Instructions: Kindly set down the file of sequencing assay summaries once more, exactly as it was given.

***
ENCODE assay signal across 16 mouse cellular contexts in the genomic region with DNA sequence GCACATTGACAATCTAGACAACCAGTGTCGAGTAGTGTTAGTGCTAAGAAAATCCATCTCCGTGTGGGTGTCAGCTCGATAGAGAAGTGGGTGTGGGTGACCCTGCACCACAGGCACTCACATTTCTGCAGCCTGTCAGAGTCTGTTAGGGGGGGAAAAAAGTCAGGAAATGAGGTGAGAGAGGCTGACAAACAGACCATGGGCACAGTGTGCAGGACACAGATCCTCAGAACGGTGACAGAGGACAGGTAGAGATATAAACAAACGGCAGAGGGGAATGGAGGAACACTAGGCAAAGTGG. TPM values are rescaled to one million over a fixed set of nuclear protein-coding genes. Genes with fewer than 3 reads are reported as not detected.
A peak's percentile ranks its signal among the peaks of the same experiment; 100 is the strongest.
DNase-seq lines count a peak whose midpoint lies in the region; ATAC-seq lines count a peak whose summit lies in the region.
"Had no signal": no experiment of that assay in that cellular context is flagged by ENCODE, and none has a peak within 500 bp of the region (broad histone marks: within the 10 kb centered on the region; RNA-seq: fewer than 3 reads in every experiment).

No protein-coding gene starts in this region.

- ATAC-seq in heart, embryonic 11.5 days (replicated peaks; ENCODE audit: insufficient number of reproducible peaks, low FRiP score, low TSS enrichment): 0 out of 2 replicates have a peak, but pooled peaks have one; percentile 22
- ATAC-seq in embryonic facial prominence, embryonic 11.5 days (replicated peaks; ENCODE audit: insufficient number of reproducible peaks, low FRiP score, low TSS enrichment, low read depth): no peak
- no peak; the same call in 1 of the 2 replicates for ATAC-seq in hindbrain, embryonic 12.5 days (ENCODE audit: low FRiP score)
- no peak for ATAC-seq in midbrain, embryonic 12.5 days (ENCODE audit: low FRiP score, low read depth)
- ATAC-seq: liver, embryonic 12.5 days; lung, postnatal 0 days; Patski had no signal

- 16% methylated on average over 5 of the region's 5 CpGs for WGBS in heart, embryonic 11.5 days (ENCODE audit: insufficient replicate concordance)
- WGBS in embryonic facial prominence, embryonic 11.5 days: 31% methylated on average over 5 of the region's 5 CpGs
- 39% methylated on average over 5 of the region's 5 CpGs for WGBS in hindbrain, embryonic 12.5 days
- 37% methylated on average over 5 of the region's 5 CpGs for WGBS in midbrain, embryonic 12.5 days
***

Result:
ENCODE assay signal across 16 mouse cellular contexts in the genomic region with DNA sequence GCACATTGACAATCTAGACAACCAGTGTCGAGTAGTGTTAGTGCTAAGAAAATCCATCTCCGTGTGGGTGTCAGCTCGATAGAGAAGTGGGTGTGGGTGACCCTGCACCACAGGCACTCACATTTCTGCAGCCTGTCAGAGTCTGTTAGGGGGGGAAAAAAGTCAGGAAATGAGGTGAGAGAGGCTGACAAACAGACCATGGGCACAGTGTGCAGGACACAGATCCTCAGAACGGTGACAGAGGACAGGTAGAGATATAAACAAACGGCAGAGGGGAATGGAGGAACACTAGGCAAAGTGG. TPM values are rescaled to one million over a fixed set of nuclear protein-coding genes. Genes with fewer than 3 reads are reported as not detected.
A peak's percentile ranks its signal among the peaks of the same experiment; 100 is the strongest.
DNase-seq lines count a peak whose midpoint lies in the region; ATAC-seq lines count a peak whose summit lies in the region.
"Had no signal": no experiment of that assay in that cellular context is flagged by ENCODE, and none has a peak within 500 bp of the region (broad histone marks: within the 10 kb centered on the region; RNA-seq: fewer than 3 reads in every experiment).

No protein-coding gene starts in this region.

- ATAC-seq in heart, embryonic 11.5 days (replicated peaks; ENCODE audit: insufficient number of reproducible peaks, low FRiP score, low TSS enrichment): 0 out of 2 replicates have a peak, but pooled peaks have one; percentile 22
- ATAC-seq in embryonic facial prominence, embryonic 11.5 days (replicated peaks; ENCODE audit: insufficient number of reproducible peaks, low FRiP score, low TSS enrichment, low read depth): no peak
- no peak; the same call in 1 of the 2 replicates for ATAC-seq in hindbrain, embryonic 12.5 days (ENCODE audit: low FRiP score)
- no peak for ATAC-seq in midbrain, embryonic 12.5 days (ENCODE audit: low FRiP score, low read depth)
- ATAC-seq: liver, embryonic 12.5 days; lung, postnatal 0 days; Patski had no signal

- 16% methylated on average over 5 of the region's 5 CpGs for WGBS in heart, embryonic 11.5 days (ENCODE audit: insufficient replicate concordance)
- WGBS in embryonic facial prominence, embryonic 11.5 days: 31% methylated on average over 5 of the region's 5 CpGs
- 39% methylated on average over 5 of the region's 5 CpGs for WGBS in hindbrain, embryonic 12.5 days
- 37% methylated on average over 5 of the region's 5 CpGs for WGBS in midbrain, embryonic 12.5 days